Iraq sparks UN Kosovo police fight, three die
KOSOVSKA MITROVICA: Two Americans and a Jordanian were shot dead in Kosovo on Saturday when emotions over Iraq apparently boiled over into a gunbattle between members of the UN law enforcement mission.
UN police spokesman Neeraj Singh said two US police officers and a Jordanian were killed and 10 Americans and one Austrian wounded in the shooting.
The lethal firefight between fellow members of the UN force was unprecedented in five years of peacekeeping in Kosovo, where police of some 30 nations make up the international force of around 3,500.
The 10-minute shootout took place in the UN compound in ethnically divided Mitrovica — a city that is more commonly the scene of clashes between Serbs and Albanians, in which UN police and NATO troops intervene to keep the peace.
Initial reports that the shooting centred on a detention centre in the compound were inaccurate. But the UN said the dead and wounded included both police and prison staff.
The deputy head of the Serb hospital in Mitrovica, Milan Ivanovic, said one of the dead was an American woman, who was hit along with four female US police colleagues.
UN police sources said four Jordanian police officers had been arrested in connection with the shooting, but could give no further details on the cause.
A police source said it began with a row over Iraq. Singh said the UN was still investigating the possible motive. The multinational UN police force is backed by the NATO-led KFOR military mission numbering about 20,000 troops.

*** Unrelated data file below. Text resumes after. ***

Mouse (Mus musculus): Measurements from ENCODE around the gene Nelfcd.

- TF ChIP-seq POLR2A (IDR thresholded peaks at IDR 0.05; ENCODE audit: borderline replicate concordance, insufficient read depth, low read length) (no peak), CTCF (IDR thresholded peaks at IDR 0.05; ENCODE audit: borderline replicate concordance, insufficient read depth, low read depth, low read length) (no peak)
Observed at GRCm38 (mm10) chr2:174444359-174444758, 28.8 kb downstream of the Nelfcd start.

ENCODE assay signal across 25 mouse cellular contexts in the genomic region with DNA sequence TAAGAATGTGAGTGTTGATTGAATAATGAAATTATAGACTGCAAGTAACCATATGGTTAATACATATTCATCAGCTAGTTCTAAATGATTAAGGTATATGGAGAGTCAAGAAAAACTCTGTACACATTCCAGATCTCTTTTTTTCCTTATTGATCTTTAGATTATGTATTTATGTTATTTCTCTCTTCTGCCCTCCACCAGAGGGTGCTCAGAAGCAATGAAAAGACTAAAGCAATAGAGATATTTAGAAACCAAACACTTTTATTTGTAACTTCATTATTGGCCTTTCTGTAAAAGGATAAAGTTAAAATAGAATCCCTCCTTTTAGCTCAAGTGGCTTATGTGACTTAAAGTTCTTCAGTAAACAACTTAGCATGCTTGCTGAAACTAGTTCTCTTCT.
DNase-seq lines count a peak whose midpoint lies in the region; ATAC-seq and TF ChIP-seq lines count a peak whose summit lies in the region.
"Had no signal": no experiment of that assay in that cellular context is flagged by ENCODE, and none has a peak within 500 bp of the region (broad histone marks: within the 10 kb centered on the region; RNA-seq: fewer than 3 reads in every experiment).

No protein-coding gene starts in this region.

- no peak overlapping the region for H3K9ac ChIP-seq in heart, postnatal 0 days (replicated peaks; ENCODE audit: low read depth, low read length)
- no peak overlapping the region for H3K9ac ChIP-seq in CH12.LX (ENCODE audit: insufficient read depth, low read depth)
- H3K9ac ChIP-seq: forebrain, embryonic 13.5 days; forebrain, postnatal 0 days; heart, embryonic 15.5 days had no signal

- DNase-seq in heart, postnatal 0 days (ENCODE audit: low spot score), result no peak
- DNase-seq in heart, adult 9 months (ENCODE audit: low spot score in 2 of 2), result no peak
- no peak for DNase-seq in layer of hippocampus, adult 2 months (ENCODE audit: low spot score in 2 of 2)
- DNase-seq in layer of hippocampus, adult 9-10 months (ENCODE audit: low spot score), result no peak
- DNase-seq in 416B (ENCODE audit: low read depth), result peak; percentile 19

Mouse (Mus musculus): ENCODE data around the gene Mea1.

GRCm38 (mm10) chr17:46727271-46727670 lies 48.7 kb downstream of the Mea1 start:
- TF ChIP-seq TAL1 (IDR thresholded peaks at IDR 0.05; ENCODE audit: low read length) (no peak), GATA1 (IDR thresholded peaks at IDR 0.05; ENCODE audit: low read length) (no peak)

“I am deeply shocked and dismayed at the unfortunate death of dedicated professionals who have come such a great distance to help Kosovo on its road to the future,” the province’s UN governor Harri Holkeri said in a statement.
UN Police Commissioner Stefan Feller said he was “saddened at this tragic incident” and promised a thorough investigation. There had been no visible sign of serious strain between Western and Arab or Christian and Muslim members of the peace mission. An international source said the spark that caused the shooting might turn out not to be connected with Iraq.
“This attack was organised,” a US policeman guarding the wounded at Mitrovica hospital told Reuters. “I’m sorry that none of the services was able to prevent it...” he added, without elaborating on who might have organised an attack, or why.
It was the second major jolt to the international peace mission in Kosovo in a month. In mid-March, Albanians rioted against the Serb minority after the drowning of three Albanian boys, setting fire to nearly 300 homes and two dozen churches.
The UN and NATO, which later said the riots had been orchestrated by Albanian extremists bent on expelling the remaining Serbs, said 19 people were killed, some shot in clashes with the peacekeepers.
The international community in Kosovo has for some time feared a backlash by Albanians determined to press their demand for independence five years after NATO drove Serb forces from the province. —Reuters